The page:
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back to article Apple won't rule out all singing, all dancing iBooks on Kindle

Apple has come under fire for keeping all products of its new interactive book-making tool within its walled garden. According to a tough End User License Agreement, any iBooks created by the iBooks Author software can only be sold through the iBookstore so Apple can help itself to a 30 per cent cut. But an unusually chatty …

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Anonymous Coward

Am I missing something?

Why would any writer want such a lock down?

Just create the book normally and convert to the correct format for the store. That way you own the rights and can publish how you like.

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Headmaster

EULA

As far as i am aware, the 30% only applies to the .ibooks format. So if you were to save it out as a PDF you would be free to sell it as you pleased.

No gallery widgets etc, but no walled garden either.

No doubt someone will come up with a program that converts the .ibooks format into something for other platforms that preserves the rich features, and no doubt apple will change their eula when that happens.

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Not quite

My understanding, as was also highligthed yesterday (I think) is that the author can only distribute it in different formats if they provide the book for free. If they sell it through Apple then they can't produce alternate formats for use else where.

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I think all the haters are missing something: don't like the business model? Don't use it. Find another publisher for your worthy tome.

I whilst we are asking these sorts of questions, why should I as a consumer want to pay for what people produce? Especially with a digital download, I'm not even buying the paper!!! What are the authors thinking, actually wanting to charge for something they've spent time over?!?! Just doesn't make any sense! it's teh insaneness!!!!

/sarc

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Silver badge

Something's just occurred to me...

If I recall correctly, Apple insist that anything sold through their app store can only be sold through other channels at the same price - doesn't that sound suspiciously close to price fixing?

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Anonymous Coward

Possibly

But that's mostly how publishing has happened for years.

You can accept apples terms, Amazons equally dodgy terms or any other publishers dodgy terms.

There's already a European investigation in a group of publishers, apple included

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Anonymous Coward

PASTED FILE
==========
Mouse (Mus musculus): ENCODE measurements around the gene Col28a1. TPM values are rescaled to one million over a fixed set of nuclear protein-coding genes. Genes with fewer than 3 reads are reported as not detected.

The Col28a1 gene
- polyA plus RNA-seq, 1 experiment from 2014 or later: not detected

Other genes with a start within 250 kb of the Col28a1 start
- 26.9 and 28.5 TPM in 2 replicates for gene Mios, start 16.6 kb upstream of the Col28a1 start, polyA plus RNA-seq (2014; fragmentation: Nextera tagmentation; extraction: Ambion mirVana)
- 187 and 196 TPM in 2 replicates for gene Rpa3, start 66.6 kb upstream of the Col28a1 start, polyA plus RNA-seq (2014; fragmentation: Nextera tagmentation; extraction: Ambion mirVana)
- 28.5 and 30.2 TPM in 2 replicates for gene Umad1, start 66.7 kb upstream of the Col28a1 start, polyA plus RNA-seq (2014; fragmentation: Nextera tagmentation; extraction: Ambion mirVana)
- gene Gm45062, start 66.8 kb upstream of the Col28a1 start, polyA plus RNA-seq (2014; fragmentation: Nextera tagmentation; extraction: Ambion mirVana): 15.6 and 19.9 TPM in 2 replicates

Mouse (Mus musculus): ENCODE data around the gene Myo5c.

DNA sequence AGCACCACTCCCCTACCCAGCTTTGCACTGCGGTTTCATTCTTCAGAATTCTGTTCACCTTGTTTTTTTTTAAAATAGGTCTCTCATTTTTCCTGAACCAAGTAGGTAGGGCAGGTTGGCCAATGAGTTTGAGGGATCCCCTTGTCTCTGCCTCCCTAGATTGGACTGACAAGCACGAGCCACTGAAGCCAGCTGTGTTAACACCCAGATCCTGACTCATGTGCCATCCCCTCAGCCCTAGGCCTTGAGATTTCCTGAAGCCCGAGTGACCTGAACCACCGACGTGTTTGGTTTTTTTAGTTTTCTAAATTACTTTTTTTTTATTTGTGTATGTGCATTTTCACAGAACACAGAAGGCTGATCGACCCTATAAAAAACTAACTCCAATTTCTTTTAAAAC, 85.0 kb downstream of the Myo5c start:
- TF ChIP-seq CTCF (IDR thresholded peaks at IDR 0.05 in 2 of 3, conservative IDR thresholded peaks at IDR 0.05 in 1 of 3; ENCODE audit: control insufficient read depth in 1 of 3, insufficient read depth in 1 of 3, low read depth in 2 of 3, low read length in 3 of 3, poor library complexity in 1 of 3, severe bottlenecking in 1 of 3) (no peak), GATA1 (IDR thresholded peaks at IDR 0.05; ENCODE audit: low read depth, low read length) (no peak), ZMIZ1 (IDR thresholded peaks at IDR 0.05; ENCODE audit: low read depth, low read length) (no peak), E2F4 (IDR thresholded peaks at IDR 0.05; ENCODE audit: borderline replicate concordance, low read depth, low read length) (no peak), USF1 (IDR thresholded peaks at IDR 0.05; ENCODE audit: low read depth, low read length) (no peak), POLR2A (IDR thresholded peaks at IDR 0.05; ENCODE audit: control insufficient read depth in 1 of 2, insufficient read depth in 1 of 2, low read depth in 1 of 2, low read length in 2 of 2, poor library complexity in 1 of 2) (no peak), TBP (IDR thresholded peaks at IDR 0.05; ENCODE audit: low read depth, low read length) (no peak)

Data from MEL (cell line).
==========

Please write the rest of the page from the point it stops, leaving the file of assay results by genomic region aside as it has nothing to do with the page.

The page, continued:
And here's a link

to the story about the investigation

http://www.out-law.com/en/articles/2011/december/apple-and-publishers-subject-of-competition-investigation-into-sale-of-e-books/

There's a name for a book publishing agreement that limits price as well, but I'm damned if I can remember it. May be an enlightened El Reg reader can help out

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The Nett Book Agreement...

...is what it used to be called - and that may be what you're thinking about.

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Net Book Agreement

This kind of went the other way as it provided a legal means for publishers to blacklist sellers who discounted books below cover price.....

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This post has been deleted by its author

Thumb Up

Cheers

Thanks Random and Piers, that's exactly what I was thinking off

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Gold badge

Door open?

You think that Apple would let you reverse-engineer the ibook file format and display ibooks on devices that you haven't paid Apple for? <TROLL> It would only have to look a bit like an ibook reader and you'd be asked to stop :) </TROLL>

Anyway, the EULA you are talking about is the one that binds the creator of the ibook file; I don't think that it binds anyone else, so interestingly if you downloaded a free ibook file I don't see why you should be bound to the EULA of the software used to create it? (However, I don't know because I haven't read the EULA)

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LPF

Well in apples defence..

They have to pay to support and maintain the infrastructure and unlike so many others they dont relie for their RnD on copying other people.

Anyway I thought the Ipad was a fad ??

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Anonymous Coward

???

What infrastructure? The iStore? Fine, the 30% they take selling books through that pays for it. But not allowing them to be sold elsewhere makes no sense as a defence, because people selling elsewhere wouldn't use that infrastructure ...

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Silver badge

But AC

You've still used that iBook creation tool you never paid for.

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AIUI, the iBook format is little more than an extension of HTML. The R&D for it is negligible.

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Happy

Missed the main story

Hang on... surely the big news here is that an Apple spokesman spoke to El Reg?!

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This post has been deleted by its author

WTF?

Yeah, I saw that too.

But since The Reg has started waxing lyrical about i{phone,pad,pod,tv,car,fridge,whatever} they must have kissed and made up.

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Stop

publishers aren't the problem